What does it mean to be a man? In the United States, men who take particular care of their physical appearance are widely considered to be less masculine. Noa Fay thought that was a standard belief. But in a gender studies course taken through the Global Online Academy, or GOA, Fay heard from classmates in Kenya, Hong Kong, England, India and South Africa about how masculinity is defined in their countries, and she learned the American perspective isn’t ubiquitous.

Fay had to check her assumptions several times, in large part because of what she heard from her peers around the world.

“The way I’m thinking about things is probably forever changed,” said Fay, who took the gender studies course through GOA last year as a senior at the private Noble and Greenough School in Massachusetts.

GOA is a collective of about 90 member schools around the world, offering accredited, online classes to middle and high schoolers. The courses, across a range of subjects, encourage students to develop global perspectives. And the program gives them a chance to do so through inquiry-based and project-based learning. Fay knows that her teacher, Kim Banion, designed her Gender Studies course and gave all the assignments, but she says the day-to-day class activities were student-run. The online conversations, either over video calls with classmates or through discussion boards, were among students. And it was their perspectives and insights that opened Fay’s eyes.

“It’s important to understand the significance of making those global bonds, not just for the purpose of extending your own view of things, but also just to develop relationships across seas.”

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That’s how Banion intended it. Her class offers a theoretical framework for students who generally enroll in the course because they already have a passion for topics like feminism and gender inclusivity. The unique value of GOA, though, is that Banion can capitalize on students’ diverse experiences. Simply asking them to share examples from their own local media and popular culture brings a wide array of discussion topics.

Fay, for one, particularly liked this. She said even in her regular classes, she finds the most value in working with and debating her peers.

“That’s just hearing perspectives literally within my own community,” Fay said. “It made so much more of a difference to hear from people all over the world.”

Forming global perspectives is at the heart of GOA, but it’s not the only benefit students cite.

Adriana Castro Colón grew up in the United States, first in Puerto Rico and then in Georgia. She then graduated from an international high school in Portugal, where she moved for her father’s work. Castro Colón considers herself a creative thinker. In a medical problem-solving course last fall, she worked with students from Hong Kong and Taiwan. She found them to be more analytical thinkers. And she said her group benefited from both perspectives when tackling complex medical problems.

“While they would focus on one aspect of the problem, I could bring in something else,” she said. She also reports incorporating some of their approach in her solo work, becoming more efficient and organized.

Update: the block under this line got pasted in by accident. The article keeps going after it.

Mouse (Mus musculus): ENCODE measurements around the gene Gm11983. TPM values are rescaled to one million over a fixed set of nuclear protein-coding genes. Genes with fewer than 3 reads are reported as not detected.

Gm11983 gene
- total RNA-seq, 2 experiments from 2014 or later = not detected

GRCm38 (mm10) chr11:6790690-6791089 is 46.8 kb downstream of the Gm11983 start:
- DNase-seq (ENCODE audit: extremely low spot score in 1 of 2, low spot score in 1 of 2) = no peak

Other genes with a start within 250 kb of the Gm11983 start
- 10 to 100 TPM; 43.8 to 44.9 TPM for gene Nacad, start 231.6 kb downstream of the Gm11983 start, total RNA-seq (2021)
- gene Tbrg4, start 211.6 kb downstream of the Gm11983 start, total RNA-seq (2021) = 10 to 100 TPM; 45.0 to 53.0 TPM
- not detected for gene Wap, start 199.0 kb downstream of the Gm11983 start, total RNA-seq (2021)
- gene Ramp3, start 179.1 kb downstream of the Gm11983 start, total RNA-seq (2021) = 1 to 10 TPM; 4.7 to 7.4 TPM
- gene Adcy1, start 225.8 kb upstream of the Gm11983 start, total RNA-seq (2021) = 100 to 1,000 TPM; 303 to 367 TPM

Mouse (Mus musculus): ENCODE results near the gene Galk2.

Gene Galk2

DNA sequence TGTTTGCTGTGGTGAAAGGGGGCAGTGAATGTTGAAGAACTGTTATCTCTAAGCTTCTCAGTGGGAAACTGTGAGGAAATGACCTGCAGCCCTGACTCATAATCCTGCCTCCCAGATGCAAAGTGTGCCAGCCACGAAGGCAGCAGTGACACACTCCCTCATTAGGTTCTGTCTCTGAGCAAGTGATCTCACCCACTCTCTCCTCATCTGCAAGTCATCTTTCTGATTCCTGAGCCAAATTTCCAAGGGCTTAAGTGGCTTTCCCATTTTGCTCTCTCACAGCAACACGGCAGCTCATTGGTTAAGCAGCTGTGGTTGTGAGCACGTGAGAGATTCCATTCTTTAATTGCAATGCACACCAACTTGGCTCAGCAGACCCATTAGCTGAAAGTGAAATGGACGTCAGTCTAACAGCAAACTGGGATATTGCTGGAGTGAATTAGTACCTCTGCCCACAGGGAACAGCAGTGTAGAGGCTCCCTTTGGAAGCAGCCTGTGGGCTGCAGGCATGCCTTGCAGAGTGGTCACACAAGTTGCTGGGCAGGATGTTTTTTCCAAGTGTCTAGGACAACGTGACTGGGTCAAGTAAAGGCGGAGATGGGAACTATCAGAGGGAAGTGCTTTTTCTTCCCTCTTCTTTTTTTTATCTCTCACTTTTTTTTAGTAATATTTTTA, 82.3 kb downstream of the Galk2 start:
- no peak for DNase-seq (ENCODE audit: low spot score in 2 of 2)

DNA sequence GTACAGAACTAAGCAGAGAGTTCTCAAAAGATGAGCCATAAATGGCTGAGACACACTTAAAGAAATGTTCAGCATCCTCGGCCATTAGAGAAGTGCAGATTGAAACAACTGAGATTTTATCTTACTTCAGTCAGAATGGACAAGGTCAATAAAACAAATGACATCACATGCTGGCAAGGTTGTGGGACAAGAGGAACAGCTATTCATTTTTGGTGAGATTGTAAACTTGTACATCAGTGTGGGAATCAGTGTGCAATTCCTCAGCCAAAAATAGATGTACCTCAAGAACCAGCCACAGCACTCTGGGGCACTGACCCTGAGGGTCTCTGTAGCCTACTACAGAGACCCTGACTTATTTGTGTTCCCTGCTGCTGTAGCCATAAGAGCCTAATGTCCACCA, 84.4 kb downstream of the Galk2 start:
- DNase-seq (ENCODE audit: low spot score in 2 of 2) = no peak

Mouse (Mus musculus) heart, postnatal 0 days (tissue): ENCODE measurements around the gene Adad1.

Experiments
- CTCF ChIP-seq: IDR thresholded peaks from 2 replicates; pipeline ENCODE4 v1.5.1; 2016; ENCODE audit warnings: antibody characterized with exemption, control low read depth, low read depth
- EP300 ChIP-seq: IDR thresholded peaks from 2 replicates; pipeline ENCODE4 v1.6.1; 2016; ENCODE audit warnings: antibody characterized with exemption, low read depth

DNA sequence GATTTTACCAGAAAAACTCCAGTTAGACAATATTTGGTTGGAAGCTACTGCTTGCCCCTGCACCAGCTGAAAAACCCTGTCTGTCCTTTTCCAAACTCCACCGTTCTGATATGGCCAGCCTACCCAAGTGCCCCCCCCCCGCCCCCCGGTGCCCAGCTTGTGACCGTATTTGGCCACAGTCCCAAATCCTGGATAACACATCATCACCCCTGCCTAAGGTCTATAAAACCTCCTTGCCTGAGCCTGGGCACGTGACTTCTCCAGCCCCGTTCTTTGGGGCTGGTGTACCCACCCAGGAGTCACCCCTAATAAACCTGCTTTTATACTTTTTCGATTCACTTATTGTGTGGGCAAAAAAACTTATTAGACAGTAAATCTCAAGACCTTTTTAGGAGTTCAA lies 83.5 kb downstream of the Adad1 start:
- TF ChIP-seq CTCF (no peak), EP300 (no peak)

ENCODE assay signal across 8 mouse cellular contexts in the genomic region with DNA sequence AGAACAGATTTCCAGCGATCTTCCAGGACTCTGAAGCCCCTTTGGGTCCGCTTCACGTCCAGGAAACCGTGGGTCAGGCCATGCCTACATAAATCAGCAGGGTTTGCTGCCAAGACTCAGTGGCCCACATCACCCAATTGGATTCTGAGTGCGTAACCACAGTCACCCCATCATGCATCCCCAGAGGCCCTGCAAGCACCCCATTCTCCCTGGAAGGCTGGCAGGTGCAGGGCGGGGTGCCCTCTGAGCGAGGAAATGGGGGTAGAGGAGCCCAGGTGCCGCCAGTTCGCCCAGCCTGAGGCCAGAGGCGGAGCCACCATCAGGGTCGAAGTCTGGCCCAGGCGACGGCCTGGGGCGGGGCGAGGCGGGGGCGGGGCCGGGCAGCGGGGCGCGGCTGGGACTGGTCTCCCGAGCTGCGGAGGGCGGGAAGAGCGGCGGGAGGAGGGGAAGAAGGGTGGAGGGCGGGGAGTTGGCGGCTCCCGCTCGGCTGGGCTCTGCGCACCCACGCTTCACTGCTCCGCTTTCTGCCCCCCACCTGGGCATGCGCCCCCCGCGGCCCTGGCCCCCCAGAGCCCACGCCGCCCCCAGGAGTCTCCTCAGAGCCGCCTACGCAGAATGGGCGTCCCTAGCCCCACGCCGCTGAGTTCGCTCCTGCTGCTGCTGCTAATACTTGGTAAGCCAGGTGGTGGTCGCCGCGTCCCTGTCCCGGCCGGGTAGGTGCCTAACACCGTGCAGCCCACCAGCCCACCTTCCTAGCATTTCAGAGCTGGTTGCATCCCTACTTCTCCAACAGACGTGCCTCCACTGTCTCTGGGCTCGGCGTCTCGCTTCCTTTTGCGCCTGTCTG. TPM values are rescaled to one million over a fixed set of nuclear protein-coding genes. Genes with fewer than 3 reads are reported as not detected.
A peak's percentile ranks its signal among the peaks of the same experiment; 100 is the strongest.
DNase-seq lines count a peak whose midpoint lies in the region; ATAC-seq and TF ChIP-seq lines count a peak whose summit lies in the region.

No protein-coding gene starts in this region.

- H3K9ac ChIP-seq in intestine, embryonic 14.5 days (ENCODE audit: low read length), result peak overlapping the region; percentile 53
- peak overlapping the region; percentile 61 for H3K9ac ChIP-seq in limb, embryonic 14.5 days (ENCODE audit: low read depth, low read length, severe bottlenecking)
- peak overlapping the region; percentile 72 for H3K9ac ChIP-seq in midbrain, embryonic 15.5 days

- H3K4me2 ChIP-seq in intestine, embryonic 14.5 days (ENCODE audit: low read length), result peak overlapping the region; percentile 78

Because she had attended an international school, it wasn’t a stretch for Castro Colón to work with students from other countries. Taking an online course, however, took some getting used to. And it was good preparation for her plan to enroll in Lynn University’s online program for first-year students. She found out through GOA that online courses require students to be more independent than she was accustomed to in her regular classes. She couldn’t rely on classmates she saw face-to-face or a teacher she saw every day to keep her on task. She also had to master the online platform that housed all the course materials and assignments.

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Each GOA teacher is a little different, but Banion posts weekly modules for her Gender Studies course and students generally have the full seven days to complete that week’s assignments. They can fit the schoolwork into their days wherever it’s most convenient for them in their respective time zones, but they routinely have to coordinate with their peers to find time to work in pairs or small groups on assignments, often via video calls. Students also participate in GOA’s annual Catalyst Conference, which gives students an online forum to present projects that aim to spark change locally, based on what they learned in their GOA courses.

All of these online interactions provide fodder for one more lesson from GOA. Students find out that it’s possible to forge close relationships with people half a world away. Sometimes they’re surprised by the strength of their virtual connections.

Fay finds that lesson particularly noteworthy as the United States curtails ties abroad.

“It’s important to understand the significance of making those global bonds,” Fay said. “Not just for the purpose of extending your own view of things, but also just to develop relationships across seas.”

This story about global online academy was produced by The Hechinger Report, a nonprofit, independent news organization focused on inequality and innovation in education. Sign up for Hechinger’s newsletter.

Tara García Mathewson

Tara García Mathewson is a staff writer. She launched her journalism career with two award-winning pieces co-produced during a three-month stint at the Kitsap Sun in Bremerton, WA. After graduating with...

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